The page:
actually selling art in the Hudson Valley
Saturday, February 1 2014
It was substantially warmer today, with highs in the 40s. I took the dogs for a walk in the forest, gathering the dry dead lower branches from pines as I passed them. That's the best material for starting a fire that there is. Meanwhile, though, the supply of large pieces of wood in the woodshed continues to be depleted, with only about a quarter to a third of rearmost tranche remaining (in addition to the annex). It's looking like I will have to resume just-in-time firewood gathering soon.
In the early afternoon, Gretchen returned from a shift at the bookstore, we caged up Darla (so she wouldn't shit and piss all over the house), and then drove out to KMOCA, which was having its annual fundraiser. Art had been contributed by several dozen artists (including me) and each work of it would be sold for either 25 or 50 dollars.
When we arrived at a little after the 2:00pm opening time, the place was uncomforably full of people. Two of my paintings had already been sold, including that last of the humanoids, which had felt like a huge disappointment for nearly the entire time I'd been painting it. The gallery owners (the new couple who is just taking it over, not Deborah and Michæl) had priced that one at $50, but apparently that hadn't been a problem.
Having made such an auspicious splash, it was amusing to have random conversations with other artists and even gallery owners where they seemed to be addressing me as though I was a real artist. It was a good feeling to have, but I felt like an imposter. As the afternoon went on and I drank more and more wine, I did my best to impersonate an artist who wasn't especially surprised that my paintings were selling. But inside I was overjoyed. When I'd been painting those paintings, I'd hated each and every one of them and had, as I'd toiled, wondered if perhaps I shouldn't have been asked to contribute to the KMOCA benefit in the first place. On some level, my relationship with KMOCA has always felt a little nepotistic. I am the husband of Gretchen, who is a big supporter of KMOCA and huge friend of both Deborah and Michæl. I've been given the opportunity to show work at KMOCA on several occasions in the past, but none of my works has ever sold. And neither Deborah nor Michæl have ever said anything good about my paintings; what they prefer are my inventions (such as the brownhouse and the laboratory urinal). But to sell two paintings so quickly at the benefit seemed to vindicate my inclinations to paint. Maybe painting wasn't a foolish waste of my time.
Before the sun went down, all five of my paintings had sold. The only thing remaining was my 20 inch tall humanoid sculpture, the only contribution that seemed to excited Deborah. Of course, I could see why nobody wanted that thing; sculpture takes up three dimensional space. People pay $100 per square feet for indoor real estate even in the Hudson Valley, so why would they put something worth $50 in a $100 part of that space?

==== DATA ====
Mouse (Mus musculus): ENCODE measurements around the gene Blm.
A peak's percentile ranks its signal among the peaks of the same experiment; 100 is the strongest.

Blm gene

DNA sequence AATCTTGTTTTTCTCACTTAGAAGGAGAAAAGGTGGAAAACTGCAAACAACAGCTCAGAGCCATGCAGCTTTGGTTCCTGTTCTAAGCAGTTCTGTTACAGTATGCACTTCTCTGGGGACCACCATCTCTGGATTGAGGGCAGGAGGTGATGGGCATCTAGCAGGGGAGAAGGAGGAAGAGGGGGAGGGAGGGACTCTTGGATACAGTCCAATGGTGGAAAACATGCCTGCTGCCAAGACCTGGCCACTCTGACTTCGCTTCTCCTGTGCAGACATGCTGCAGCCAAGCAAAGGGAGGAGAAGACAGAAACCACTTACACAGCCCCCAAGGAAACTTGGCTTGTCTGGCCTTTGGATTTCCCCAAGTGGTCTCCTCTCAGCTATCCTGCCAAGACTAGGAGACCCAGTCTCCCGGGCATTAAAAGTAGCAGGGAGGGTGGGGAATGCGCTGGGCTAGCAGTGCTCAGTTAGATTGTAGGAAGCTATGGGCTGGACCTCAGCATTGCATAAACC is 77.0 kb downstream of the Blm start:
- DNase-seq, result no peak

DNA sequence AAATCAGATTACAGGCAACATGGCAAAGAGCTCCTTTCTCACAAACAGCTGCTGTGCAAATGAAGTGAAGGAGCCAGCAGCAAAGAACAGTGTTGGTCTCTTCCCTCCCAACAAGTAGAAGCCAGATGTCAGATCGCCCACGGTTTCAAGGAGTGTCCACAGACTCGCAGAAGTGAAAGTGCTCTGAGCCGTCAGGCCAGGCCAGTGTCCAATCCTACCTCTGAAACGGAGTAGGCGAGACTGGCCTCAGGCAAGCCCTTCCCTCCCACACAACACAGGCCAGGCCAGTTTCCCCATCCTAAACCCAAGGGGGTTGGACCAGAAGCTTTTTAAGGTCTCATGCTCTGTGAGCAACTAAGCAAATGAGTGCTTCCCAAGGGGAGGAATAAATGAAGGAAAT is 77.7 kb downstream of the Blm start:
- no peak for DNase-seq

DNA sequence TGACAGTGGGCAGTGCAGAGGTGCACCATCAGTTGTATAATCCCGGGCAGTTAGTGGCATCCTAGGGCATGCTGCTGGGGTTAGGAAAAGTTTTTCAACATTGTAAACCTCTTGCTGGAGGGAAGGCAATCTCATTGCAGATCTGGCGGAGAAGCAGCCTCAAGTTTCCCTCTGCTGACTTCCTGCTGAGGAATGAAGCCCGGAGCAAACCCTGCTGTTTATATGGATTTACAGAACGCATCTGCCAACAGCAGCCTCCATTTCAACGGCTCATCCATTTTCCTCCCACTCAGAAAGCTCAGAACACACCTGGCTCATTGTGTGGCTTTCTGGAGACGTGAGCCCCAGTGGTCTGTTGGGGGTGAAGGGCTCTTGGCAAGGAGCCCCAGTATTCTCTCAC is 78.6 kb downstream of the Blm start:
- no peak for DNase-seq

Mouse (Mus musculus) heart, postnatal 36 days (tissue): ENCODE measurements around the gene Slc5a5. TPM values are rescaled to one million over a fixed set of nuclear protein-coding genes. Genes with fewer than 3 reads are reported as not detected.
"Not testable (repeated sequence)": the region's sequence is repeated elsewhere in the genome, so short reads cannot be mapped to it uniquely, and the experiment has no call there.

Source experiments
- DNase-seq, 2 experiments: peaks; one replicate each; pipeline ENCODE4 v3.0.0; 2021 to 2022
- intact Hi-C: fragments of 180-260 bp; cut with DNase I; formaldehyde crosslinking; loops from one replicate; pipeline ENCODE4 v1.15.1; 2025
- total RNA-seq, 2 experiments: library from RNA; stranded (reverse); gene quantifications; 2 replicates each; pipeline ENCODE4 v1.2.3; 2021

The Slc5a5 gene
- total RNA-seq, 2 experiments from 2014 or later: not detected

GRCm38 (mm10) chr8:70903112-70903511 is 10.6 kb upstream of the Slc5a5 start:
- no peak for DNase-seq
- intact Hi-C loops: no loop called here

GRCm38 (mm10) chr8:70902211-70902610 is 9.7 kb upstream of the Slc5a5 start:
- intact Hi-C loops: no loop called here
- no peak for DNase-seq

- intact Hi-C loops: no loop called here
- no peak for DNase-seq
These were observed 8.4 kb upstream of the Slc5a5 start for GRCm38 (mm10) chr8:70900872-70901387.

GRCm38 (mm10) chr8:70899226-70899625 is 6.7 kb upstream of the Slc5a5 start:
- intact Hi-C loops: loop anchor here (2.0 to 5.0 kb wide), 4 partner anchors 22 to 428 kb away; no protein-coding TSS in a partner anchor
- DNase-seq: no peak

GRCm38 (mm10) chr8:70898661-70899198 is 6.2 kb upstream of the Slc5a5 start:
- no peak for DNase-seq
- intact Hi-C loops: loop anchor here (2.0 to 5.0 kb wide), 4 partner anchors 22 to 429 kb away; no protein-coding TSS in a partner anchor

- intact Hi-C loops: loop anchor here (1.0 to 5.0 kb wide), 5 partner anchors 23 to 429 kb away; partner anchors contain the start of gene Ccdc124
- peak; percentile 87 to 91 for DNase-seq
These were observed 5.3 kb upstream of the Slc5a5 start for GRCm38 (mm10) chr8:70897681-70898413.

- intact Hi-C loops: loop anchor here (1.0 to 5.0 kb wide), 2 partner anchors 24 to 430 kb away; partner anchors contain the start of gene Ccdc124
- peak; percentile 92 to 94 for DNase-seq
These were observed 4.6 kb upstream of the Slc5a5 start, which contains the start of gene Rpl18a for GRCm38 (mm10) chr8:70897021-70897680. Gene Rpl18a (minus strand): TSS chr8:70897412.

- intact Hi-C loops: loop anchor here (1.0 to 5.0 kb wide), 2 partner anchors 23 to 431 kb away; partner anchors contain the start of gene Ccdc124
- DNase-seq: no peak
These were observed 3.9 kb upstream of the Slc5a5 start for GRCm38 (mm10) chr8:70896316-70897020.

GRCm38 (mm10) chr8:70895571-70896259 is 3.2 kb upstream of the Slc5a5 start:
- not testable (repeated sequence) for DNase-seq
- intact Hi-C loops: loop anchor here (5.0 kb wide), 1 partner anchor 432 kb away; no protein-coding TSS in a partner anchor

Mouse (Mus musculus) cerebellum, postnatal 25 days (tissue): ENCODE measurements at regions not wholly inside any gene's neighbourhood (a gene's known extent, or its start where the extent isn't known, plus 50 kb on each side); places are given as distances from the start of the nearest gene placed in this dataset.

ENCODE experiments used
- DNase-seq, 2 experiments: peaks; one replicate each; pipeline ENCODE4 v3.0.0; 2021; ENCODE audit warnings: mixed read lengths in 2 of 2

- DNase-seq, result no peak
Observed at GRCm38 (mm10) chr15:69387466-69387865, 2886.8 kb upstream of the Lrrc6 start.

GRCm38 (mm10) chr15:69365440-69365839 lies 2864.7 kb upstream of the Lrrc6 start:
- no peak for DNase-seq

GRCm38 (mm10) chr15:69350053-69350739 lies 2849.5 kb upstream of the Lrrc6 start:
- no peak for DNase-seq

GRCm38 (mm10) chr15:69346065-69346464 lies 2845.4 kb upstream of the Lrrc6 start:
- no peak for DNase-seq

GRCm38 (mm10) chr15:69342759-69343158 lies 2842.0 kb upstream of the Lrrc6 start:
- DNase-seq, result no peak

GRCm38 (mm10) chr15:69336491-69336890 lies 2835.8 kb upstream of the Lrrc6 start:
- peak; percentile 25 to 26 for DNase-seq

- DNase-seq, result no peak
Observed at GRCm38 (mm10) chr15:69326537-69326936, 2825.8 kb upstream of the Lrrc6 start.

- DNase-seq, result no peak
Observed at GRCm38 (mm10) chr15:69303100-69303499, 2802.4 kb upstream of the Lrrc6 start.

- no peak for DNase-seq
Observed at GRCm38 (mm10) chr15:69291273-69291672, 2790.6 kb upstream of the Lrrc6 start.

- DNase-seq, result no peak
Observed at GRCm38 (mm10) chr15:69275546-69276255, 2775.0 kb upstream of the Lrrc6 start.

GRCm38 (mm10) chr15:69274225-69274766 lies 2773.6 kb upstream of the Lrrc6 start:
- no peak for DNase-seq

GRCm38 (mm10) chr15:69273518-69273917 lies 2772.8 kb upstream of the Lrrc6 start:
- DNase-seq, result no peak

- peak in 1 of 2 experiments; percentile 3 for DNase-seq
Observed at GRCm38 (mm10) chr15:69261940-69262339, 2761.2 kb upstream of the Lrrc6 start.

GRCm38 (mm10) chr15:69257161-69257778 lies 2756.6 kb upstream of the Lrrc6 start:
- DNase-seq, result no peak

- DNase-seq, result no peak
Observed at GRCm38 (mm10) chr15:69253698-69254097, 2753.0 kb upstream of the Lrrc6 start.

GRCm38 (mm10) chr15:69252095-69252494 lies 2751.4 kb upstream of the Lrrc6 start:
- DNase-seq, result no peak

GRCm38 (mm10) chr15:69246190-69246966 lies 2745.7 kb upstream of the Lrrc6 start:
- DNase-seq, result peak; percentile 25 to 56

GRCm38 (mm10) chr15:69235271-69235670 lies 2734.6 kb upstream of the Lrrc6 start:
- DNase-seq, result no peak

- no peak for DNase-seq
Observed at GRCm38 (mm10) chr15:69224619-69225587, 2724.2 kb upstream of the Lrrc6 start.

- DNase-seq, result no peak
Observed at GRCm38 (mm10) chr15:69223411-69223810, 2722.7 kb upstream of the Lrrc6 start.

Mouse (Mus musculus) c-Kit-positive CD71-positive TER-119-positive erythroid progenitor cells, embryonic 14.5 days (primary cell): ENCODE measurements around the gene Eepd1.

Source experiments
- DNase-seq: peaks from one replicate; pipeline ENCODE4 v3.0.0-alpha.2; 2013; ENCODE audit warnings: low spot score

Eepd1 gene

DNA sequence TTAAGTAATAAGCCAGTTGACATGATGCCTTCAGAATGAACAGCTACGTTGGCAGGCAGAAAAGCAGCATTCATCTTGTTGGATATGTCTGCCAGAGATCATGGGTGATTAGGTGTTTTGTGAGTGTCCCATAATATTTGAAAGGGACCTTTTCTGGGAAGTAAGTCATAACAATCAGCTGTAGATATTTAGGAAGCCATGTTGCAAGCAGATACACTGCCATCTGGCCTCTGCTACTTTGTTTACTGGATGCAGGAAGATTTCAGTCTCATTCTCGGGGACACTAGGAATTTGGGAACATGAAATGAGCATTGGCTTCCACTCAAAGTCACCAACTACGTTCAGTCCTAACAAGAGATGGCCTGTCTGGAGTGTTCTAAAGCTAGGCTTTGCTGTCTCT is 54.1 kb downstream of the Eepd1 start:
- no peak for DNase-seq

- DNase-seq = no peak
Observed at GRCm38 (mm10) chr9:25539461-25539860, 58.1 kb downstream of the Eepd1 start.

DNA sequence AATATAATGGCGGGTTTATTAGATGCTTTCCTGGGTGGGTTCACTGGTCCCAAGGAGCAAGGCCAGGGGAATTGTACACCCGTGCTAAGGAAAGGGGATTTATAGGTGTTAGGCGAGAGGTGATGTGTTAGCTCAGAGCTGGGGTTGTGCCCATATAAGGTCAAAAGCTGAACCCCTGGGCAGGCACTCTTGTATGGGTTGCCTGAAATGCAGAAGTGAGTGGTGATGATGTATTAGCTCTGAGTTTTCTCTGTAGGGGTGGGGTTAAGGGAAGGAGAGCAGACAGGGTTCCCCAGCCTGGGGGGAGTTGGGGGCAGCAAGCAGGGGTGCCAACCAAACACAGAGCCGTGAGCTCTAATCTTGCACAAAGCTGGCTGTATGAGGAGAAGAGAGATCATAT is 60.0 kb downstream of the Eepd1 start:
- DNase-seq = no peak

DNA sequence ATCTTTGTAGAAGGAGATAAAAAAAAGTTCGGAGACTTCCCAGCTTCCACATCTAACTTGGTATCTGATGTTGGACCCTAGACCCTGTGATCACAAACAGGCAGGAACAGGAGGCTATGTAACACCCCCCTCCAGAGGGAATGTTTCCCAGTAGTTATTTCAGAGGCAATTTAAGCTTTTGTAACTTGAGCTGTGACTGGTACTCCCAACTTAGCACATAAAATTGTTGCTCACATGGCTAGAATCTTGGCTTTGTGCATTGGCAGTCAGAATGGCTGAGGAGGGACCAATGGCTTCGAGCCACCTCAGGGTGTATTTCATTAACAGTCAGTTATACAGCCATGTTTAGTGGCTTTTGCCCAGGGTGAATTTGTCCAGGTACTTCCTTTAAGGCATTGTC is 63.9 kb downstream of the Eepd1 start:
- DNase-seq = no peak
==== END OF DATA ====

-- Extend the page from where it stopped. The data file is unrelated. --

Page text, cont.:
Eventually Nancy and Sarah the Vegan showed up, and I spent a lot of time alternating between socializing with them and socializing with the KMOCA people manning the cash box in the back room. There was an artist back there who had made sensitive paintings of the various disembodied parts of songbirds, but I felt my inner vegan rebelling when he and the new KMOCA owners started waxing rhapsodic about eating the greasy corpses of Canada Geese (which the artist dismissed as "White-tailed Deer of the sky").
Our contribution to this fundraiser wasn't limited to the art I'd made for it; Gretchen also bought $300 worth of art, including one of Susan's rabbit paintings and at least one article of clothing made of Tyvek from an artist known as Mau.
As always happens at KMOCA, the evening dragged on, the crowd thinned out, but we stayed there because we're friends with the people who run the place (though, since the handoff to the new proprietors was taking place today, this would be the last of those occasions). Eventually Gretchen and I drove down to Rosendale to attend an opening there at Roos Arts. It was an affordable pottery show to benefit an entity known as the Women's Studio Workshop. That place was as crammed as KMOCA had been a couple hours earlier. After eating some good-looking (though flavorless) chili, I was ready to go, so we drove back to Kingston and rendezvoused with Michæl, his wife Carrie, and Debroah at the India Garden on Albany Avenue (our new favorite Indian restaurant). We had a fabulous alcohol-free meal, though I think the spiciness directions got mixed up. Instead of the "Indian hot" ending up on my chana masala, it seems it ended up on Carrie's Pad Thai instead.
Poor Darla the Dog, we'd left her in a crate the entire time we'd been gone (from before 2:00pm until around 10:00pm). In so doing, we spared ourselves all the trouble she would have gotten into (fights, eating cat litter, and shitting and pissing throughout the house). We also learned something: she has more control over her biological functions than she lets on. She had not defecated or urinated in her crate. Evidently she understood the implications of doing such a thing and had decided against it.
For linking purposes this article's URL is:feedback
previous | next